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Becoming a Floridian
Surviving Our Scorching Southern Summers
W hen my family first moved to Florida, I couldn’t believe what luck we had. I could wear shorts year-round, didn’t have to shovel the snow, and could swim whenever I wanted! For the first two years, all I did was wear shorts and laugh at people who needed to turn on the heat in their vehicles in January. I had that Midwestern toughness when it came to the cool temperatures, especially coming from Chicago, where summer weather only lasts for about six weeks before the fall chill starts. Growing up, summertime was the best time of the year. There were some thunderstorms and crazy bouts of humidity, but the summer days I spent running through the sprinklers or jumping into my grandparent’s pool were some of the best. As all Floridians know, summer can be unbearable, and most of us scurry to the next available air-conditioned building or car when we walk outside. And if you’re not inside, you better find your way to the ocean, a pool, or the lake from 10 a.m. to 7 p.m. Fall, winter, and spring are the best times of the year to be in Florida, but summer is when the true Floridians are weeded out from the imposters. In Florida, summer is pretty much the opposite.
Thankfully, for the past three years, my family and I have had our own little sanctuary in our backyard to escape the summer heat. Prior to moving into our new home, we lived in our first house for about 14 years. When I began doing home visits and therapies near the lake, I would find myself in awe of the beauty that was around there. I would even purposefully drive that way even when I didn’t have an appointment in that direction! Eventually, we decided that we would take the next house that went up for sale on the lake, and we didn’t hesitate to jump when it did. Now, we spend weekend afternoons on our boat and watch the alligators swim or stomp through our yard. My kids seem to have no problem with the alligators or diving into the lake, but I was a little hesitant. As the weather has warmed up, I’ve gained more courage. Today, it’s pretty rare that we have company and don’t end up boating down the lake at some point. It’s our own little oasis, and it’s the perfect way to spend an evening, no matter the season. Despite the crazy heat, I wouldn’t ever give up our Florida lifestyle. The rest of the year is just like those Chicago summer days: carefree and only a little humid.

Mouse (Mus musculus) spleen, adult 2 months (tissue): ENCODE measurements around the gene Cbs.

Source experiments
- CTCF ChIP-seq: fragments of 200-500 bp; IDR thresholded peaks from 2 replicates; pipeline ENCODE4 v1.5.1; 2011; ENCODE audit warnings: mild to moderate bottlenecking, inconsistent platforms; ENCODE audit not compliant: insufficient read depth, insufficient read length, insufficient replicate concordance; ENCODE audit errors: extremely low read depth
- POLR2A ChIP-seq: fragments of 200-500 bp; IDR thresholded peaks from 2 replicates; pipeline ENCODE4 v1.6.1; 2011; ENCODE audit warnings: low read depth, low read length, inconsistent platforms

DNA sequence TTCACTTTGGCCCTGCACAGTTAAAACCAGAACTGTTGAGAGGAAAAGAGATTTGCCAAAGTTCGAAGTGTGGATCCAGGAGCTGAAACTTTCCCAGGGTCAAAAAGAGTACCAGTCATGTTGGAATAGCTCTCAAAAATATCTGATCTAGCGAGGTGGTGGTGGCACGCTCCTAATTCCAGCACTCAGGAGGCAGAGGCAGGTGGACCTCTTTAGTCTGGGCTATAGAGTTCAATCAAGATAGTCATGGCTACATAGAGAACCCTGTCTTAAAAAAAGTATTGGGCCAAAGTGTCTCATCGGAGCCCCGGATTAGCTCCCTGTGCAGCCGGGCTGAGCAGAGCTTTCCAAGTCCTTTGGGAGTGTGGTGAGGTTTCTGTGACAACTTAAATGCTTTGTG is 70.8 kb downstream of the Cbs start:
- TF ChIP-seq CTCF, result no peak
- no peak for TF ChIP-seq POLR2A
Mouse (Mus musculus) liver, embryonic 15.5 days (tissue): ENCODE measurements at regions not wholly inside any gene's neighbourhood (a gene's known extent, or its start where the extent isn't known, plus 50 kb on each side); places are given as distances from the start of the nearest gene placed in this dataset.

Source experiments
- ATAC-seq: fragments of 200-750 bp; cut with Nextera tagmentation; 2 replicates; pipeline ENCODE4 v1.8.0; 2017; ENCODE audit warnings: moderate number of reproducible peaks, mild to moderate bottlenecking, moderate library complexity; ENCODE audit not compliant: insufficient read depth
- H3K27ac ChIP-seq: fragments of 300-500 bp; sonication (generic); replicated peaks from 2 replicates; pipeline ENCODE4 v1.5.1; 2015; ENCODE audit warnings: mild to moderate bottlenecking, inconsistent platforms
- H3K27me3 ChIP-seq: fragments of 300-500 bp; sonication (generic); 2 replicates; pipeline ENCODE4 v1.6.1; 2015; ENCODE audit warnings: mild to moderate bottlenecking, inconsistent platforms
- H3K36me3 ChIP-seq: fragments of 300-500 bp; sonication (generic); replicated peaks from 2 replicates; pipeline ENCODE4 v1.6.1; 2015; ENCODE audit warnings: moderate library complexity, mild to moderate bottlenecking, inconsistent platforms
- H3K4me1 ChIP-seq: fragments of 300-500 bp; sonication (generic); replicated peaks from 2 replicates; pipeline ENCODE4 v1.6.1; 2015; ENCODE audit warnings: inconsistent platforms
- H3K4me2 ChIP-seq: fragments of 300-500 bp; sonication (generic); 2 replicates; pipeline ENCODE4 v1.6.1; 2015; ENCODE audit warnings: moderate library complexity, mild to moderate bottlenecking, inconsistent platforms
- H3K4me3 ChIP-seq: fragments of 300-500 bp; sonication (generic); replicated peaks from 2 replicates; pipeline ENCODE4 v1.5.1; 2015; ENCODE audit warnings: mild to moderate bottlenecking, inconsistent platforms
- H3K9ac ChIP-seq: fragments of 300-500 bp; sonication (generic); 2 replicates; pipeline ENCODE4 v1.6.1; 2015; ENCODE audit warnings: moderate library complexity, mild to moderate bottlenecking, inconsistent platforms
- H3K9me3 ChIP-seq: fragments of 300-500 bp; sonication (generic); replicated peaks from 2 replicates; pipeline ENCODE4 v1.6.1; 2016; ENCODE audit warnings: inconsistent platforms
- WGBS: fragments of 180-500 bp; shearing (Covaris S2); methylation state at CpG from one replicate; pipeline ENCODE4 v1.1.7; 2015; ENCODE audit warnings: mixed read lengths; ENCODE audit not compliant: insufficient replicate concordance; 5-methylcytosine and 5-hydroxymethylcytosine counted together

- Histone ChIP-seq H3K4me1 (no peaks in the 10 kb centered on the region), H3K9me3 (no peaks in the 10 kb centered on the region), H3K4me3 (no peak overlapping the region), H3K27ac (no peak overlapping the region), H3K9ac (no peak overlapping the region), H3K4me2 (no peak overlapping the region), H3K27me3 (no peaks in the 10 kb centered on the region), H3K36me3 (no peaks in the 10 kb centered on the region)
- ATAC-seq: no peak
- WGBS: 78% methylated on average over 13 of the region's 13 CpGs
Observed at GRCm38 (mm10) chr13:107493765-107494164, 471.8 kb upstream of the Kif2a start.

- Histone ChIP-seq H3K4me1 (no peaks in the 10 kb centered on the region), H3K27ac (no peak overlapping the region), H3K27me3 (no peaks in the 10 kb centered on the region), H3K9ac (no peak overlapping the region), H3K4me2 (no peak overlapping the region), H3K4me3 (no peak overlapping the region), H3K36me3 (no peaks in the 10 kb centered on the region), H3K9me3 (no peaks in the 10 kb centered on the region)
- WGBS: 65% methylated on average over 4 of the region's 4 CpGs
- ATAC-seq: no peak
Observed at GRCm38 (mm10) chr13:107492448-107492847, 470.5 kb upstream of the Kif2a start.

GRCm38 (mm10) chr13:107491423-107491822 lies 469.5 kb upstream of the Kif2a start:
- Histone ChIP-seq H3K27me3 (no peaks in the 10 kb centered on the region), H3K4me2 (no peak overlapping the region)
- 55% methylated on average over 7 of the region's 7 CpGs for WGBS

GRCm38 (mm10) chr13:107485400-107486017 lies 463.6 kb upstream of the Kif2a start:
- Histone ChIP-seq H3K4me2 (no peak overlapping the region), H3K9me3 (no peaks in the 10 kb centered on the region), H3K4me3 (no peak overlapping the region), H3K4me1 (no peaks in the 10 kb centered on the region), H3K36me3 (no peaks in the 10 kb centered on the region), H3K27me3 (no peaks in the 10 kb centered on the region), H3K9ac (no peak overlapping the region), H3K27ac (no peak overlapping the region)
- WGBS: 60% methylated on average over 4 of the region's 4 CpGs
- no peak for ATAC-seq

(And yes, I now turn on my car’s heat during winter.)
-Luke Kron, PT Managing Partne
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A SUMMER SEND-OFF FOR YOUR GARDEN
3 Ways to Prepare Your Garden for the Changing Season
Hopping on your bicycle for a family bike ride through the neighborhood is a great activity for beautiful summer weather, but nothing spoils a fun day of riding more than a flat tire or dislodged chain. That’s why it’s important to keep up with bike maintenance, even if you typically stay close to home. By following these four tips, you and your family can enjoy a smooth ride all summer long. Give your bike a once-over. The best way to avoid any problems with your bike while riding is to inspect it thoroughly before you head out. Check each component and make sure everything is in working order. If you notice your handlebars are loose or your brake pads are worn, you’ll be able to make adjustments or repairs before hopping on. Late summer is the perfect time to clean up your garden and prepare it for the coming winter. In the next couple of months, the temperature will start to drop, but by putting in work now, you can ensure your garden is healthy and ready to flourish next spring. You can even turn garden cleanup into a fun activity for the whole family. Here are three ways to get your garden ready for the next season, while sharing some valuable outdoor time with your loved ones. More Mulch, Please While most gardeners know the benefits of summer mulching, winter mulching can help lessen water loss, keep weeds out, and regulate soil temperatures during the colder months. It offers an added layer of protection for your plants’ roots, which can be sensitive